The last payment authorized under the Act would be made in Fiscal Year 2007 based on timber and other receipt levels for Fiscal Year 2006. The Administration is committed to provide transitional assistance to counties and States covered under the Secure Rural Schools Act. The Department of Agriculture has worked hard to find the offsets needed to temporarily, while targeting and gradually phasing out, this assistance.
Our legislative proposal described in the President’s fiscal year 2007 Budget for the Forest Service would amend the Act. The legislation would provide a source of funding for payments under the Secure Rural Schools Act by authorizing the sale of certain National Forest System lands. These parcels meet criteria identified in existing Forest Land Management plans as potentially suitable for conveyance. Many of these lands are isolated from other contiguous National Forest System lands, and because of their location, size or configuration are not efficient to manage as a component of the National Forest system. Isolated tracts can be expensive to manage because of boundary management and encroachment resolution costs. The sale of these lands will not compromise the health or integrity of the National Forest System; instead, it will allow the agency to consolidate federal ownership and reduce management costs.
The legislation would authorize to the Secretary of Agriculture to sell an adequate amount of National Forest land to fund an $800 million dollar account that would be used to make Secure Rural Schools Act payments over a five year period. For each fiscal year, the legislation identifies a specific amount from the account that may be used to make the payments. Payments from the land sales fund will be adjusted downwards and eventually phased out. This adjustment recognizes that the Secure Rural Schools Act provided transitional assistance to rural communities adapting to a changing timber economy and a changing federal role in resource extraction.
Funds from the land sales account would be in addition to payments to the States from annual timber and other receipts on National Forests and BLM lands. For administrative purposes, the Secretary of Agriculture would also make the supplemental payments from this account for Bureau of Land Management O&C lands. Payments will continue to be targeted to the most affected areas. Timber receipts are expected to rise over the next five years, which should further help in reducing the impact of the payment phase-out.
Since payments under the Secure Rural Schools Act began in 2001, the affected economies have made important strides in economic diversification and are now less dependent on federal timber receipts. In addition, the Forest Service has reestablished itself as a catalyst for economic development by conducting hazardous fuels treatments that can result in a market in forest biomass. Timber receipts are also on the rise as the “timber wars” have transitioned into a new era of cooperative conservation. By selling isolated federal lands, we will further contribute to diversified rural government funding.
When the federal lands are sold and become private property, they will be added to the county tax rolls, providing a sustainable funding source for local governments. All of these factors combine into a unified plan to promote robust local economies and reduce the dependence of county governments on direct federal assistance.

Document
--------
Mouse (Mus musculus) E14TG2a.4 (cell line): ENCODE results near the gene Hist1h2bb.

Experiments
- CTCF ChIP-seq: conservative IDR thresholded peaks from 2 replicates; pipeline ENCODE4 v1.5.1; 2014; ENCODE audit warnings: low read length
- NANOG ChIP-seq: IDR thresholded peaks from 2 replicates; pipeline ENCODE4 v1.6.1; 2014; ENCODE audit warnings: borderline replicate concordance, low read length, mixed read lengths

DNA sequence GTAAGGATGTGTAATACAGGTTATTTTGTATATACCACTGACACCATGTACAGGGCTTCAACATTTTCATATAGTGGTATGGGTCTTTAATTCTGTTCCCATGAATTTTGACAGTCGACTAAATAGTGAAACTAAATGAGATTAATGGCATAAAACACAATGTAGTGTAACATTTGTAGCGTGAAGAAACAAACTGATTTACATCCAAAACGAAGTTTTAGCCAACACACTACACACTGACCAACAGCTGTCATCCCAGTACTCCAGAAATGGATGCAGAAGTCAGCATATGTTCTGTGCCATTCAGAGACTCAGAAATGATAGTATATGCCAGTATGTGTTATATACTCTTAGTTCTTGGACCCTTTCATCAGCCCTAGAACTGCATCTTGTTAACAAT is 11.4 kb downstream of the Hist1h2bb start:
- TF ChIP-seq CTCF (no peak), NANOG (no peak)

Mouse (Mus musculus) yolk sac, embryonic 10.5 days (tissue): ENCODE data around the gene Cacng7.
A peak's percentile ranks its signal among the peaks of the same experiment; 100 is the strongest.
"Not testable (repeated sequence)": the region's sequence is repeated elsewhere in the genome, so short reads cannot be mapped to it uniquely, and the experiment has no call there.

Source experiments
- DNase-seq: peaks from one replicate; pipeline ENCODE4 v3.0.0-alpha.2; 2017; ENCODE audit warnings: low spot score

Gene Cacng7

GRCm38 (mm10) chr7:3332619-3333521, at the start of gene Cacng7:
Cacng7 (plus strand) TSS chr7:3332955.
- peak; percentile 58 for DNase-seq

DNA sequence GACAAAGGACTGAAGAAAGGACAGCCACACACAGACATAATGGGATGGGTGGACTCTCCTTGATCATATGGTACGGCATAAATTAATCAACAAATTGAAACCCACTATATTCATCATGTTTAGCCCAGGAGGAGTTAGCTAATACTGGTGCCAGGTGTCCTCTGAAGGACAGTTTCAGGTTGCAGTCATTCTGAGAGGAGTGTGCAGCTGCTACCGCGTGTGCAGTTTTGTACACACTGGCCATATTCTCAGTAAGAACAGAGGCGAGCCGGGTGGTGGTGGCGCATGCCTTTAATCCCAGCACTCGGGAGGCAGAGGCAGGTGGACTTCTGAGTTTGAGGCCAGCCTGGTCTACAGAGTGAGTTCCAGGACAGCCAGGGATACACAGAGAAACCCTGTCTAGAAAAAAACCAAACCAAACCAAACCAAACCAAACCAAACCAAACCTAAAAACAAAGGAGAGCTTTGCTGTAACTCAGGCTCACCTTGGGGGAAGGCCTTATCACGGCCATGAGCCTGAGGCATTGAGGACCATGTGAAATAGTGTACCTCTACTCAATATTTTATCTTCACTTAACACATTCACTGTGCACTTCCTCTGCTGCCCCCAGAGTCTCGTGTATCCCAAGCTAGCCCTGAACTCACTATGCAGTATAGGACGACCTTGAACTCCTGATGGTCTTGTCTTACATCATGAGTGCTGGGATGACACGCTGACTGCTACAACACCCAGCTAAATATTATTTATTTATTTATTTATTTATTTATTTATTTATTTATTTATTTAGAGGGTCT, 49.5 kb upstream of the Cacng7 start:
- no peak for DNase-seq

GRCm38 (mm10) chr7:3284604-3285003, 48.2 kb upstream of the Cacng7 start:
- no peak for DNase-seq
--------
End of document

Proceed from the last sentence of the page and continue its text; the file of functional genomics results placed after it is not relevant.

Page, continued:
The Administration remains committed to acquiring environmentally sensitive lands and protecting them from development. This commitment is reflected in the President’s request for a $5 million increase in funding for the Forest Legacy program, which will protect an estimated 130,000 priority acres in FY2007 through the purchase of conservation easements or fee simple title. In addition, our land acquisition program and land exchange program has been adding about 100,000 acres per year to the National Forest System for the last several years. By selling lands that are inefficient to manage or are isolated with limited ecological values and purchasing critical, environmentally sensitive lands, the Forest Service will maintain the integrity of the National Forest System while funding payments under the Act in a fiscally responsible manner.
Increased Funding of the Northwest Forest Plan
The 2007 Budget also reflects the President’s commitment to sustainable forestry in the Pacific Northwest through increased funding for the 1994 Northwest Forest Plan Amendments. The Northwest Forest Plan affects the management and administration of 24.5 million acres of Federal land, of which 19.4 million are managed by the Forest Service within 19 national forests in western Oregon, western Washington, and northern California. The Northwest Forest Plan was designed to produce a predictable and sustainable level of timber sales while protecting the long-term health of forests, wildlife and waterways of the region. The Plan has succeeded in meeting its environmental goals. A 2004 Forest Service review of the first 10 years of the Northwest Forest Plan found that the net gain in older forests since 1994 was between 1.25 and 1.5 million acres, over twice the 600,000 acres expected during the first decade of the plan.
The 2004 review found that the Plan has not been successful at providing a predictable level of timber and nontimber resources. In order to recognize the needs of all parties affected by the Northwest Forest Plan, the President’s budget increases funding for the Plan by $66 million, with $41 million for forest products, $6 million for hazardous fuels treatment, and the remaining $19 million for assorted ecosystem management programs. This level of funding allows the Forest Service to offer in 2007 the Plan’s goal of 800 million board feet of timber per year.